The world’s top bodyguard gets a new client, a hit man who must testify at the International Court of Justice. They must put their differences aside and work together to make it to the trial on time.
Director: Patrick Hughes
Writer: Tom O’Connor
Stars: Ryan Reynolds, Samuel L. Jackson, Gary Oldman, Elodie Yung
Review by Gilbert Seah
Actor Samuel L. Jackson is one bad ass mother f***er. When ever he appears in a film, even when playing the President of the United States, he has never failed to use his favourite catch phrase ‘mother f***er’, which he gets to use multiple times in this movie. Jackson is one of my favourite actors in films currently as he can always be counted on to deliver a solid, spirited performance, no matter what. In THE HITMAN’S BODYGUARD, he also gets to utter the film’s best joke: “If life deals you shit, you go out and make kool-aid.” to which Ryan Reynolds remarks: “That is not how the saying goes.” Jackson also gets a lot of laughs doing his HOME ALONE expression. Another good joke (though this one belongs to Reynolds) is the one regarding the pen-knife. But the best thing in the film, is a segment where the two leads discuss the usage of the ‘mother f***er’ phrase. Priceless!
The story involves a bodyguard, Michael Bryce (Reynolds) assigned to keep a previous Hitman, Darius Kincaid (Jackson) alive so that he can be transported to Hague, to testify against a corrupt Russian warlord Vladislav Dukhovich (Gary Oldman). The film plays the two against each other. The chemistry works, the laughs come fast and furious and the action segments are expertly executed.
The climax of the film includes a spectacular car chase that appear to take on the recent BABY DRIVER. Jackson takes off in a speedboat on the canals around Amsterdam pursued by the bad guys speeding on the streets around the canals. The sequence is well shot with good continuity that also includes another boat contains merrymakers split right into two. The camp factor is increased several notches with screaming prostitutes running around the streets. There is also n funny window-eye view of the chase as if seen by one of them through the glass.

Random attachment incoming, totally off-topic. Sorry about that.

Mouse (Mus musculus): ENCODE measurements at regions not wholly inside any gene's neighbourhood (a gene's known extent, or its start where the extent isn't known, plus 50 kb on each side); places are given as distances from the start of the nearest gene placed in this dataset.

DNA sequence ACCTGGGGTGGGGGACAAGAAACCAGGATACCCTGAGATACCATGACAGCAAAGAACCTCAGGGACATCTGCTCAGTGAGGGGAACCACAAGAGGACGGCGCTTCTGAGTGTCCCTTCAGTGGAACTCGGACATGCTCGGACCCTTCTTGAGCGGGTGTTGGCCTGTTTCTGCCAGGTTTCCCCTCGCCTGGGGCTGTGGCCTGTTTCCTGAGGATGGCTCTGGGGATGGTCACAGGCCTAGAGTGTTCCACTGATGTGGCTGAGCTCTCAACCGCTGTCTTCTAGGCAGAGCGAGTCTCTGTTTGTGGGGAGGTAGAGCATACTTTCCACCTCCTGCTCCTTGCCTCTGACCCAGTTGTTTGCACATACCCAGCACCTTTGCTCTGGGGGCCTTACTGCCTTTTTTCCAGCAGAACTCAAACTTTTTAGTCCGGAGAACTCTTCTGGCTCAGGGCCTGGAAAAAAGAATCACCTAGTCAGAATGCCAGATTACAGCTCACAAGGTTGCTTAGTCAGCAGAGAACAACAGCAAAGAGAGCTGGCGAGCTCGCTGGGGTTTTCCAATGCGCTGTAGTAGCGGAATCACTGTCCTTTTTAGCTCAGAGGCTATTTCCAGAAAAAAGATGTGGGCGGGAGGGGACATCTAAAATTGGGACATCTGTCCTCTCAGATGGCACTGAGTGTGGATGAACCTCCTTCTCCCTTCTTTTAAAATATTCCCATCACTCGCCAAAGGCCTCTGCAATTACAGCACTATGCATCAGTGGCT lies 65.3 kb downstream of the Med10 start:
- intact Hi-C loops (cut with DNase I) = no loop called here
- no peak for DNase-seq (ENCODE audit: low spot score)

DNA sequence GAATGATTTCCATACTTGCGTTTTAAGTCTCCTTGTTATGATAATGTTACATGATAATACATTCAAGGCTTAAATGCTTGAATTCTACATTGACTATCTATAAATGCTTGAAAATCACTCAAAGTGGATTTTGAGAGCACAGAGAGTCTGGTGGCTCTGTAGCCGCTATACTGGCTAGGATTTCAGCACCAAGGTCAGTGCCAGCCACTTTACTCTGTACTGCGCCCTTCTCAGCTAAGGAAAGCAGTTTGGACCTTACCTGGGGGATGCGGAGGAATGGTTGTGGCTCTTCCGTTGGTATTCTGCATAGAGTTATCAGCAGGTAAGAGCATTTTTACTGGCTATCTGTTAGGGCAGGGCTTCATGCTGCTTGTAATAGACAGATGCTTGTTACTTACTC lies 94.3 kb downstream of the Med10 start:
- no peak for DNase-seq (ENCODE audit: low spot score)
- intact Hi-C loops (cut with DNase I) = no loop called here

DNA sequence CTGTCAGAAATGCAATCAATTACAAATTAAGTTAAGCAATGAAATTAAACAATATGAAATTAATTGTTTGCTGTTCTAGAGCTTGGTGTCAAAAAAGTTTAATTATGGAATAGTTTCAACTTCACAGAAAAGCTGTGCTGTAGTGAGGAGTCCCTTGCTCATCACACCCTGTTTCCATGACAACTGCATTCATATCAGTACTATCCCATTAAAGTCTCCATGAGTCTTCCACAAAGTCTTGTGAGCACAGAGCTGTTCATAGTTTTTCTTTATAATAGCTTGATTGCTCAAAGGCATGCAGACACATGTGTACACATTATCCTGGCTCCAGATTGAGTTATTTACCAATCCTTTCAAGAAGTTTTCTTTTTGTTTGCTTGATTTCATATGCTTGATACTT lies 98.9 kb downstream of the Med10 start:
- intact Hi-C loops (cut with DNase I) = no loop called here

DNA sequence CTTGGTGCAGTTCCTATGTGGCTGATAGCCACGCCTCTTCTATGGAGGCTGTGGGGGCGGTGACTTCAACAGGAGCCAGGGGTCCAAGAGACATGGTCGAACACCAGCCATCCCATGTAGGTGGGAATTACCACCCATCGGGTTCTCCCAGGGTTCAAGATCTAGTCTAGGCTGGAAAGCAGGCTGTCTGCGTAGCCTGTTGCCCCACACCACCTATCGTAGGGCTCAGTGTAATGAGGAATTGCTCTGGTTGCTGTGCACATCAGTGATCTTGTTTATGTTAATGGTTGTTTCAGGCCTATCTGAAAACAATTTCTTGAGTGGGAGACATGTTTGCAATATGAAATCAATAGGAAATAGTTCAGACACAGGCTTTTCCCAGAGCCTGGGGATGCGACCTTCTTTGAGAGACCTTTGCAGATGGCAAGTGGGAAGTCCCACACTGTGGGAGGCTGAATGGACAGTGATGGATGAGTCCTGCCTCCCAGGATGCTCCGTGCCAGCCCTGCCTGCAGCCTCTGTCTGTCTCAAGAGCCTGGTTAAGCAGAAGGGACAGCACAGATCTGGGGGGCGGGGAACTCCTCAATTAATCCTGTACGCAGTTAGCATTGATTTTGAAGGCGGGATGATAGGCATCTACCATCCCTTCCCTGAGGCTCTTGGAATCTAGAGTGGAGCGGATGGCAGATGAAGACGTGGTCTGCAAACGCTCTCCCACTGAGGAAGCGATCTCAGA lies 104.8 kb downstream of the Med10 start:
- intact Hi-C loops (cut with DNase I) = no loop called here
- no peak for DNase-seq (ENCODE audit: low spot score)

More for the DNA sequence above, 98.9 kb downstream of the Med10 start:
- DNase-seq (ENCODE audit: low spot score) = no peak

As if this was not exciting enough, the car/boat chase is intercut with a foot case with Reynolds under pursuit. The two chases are brilliantly brought together with the fire of an exploding vehicle from which the camera pulls back now only to show the fire now from the grill in the kitchen in a restaurant which Reynolds breaks into.
Though the script is occasionally lazily written, with details left out, for example why Jackson landed in a Manchester prison, the jokes and punch lines are perfectly timed.
The camera placement is also excellent throughout the film, often with images to show Jackson’s expressions through the car front window or to see Reynolds somersault through the front windscreen to land standing up in front of the car after.
The main plus of THE HITMAN’S BODYGUARD is that the absolute unexpected can and actually always occurs at any time. The two for example, end up at one point, hitching a ride in a van full of nuns with Jackson joining them in a singalong.
The film’s speed and spirit matches its message on life, that things happen but you got to do your ‘thang’. They just do not make enough films like this one.
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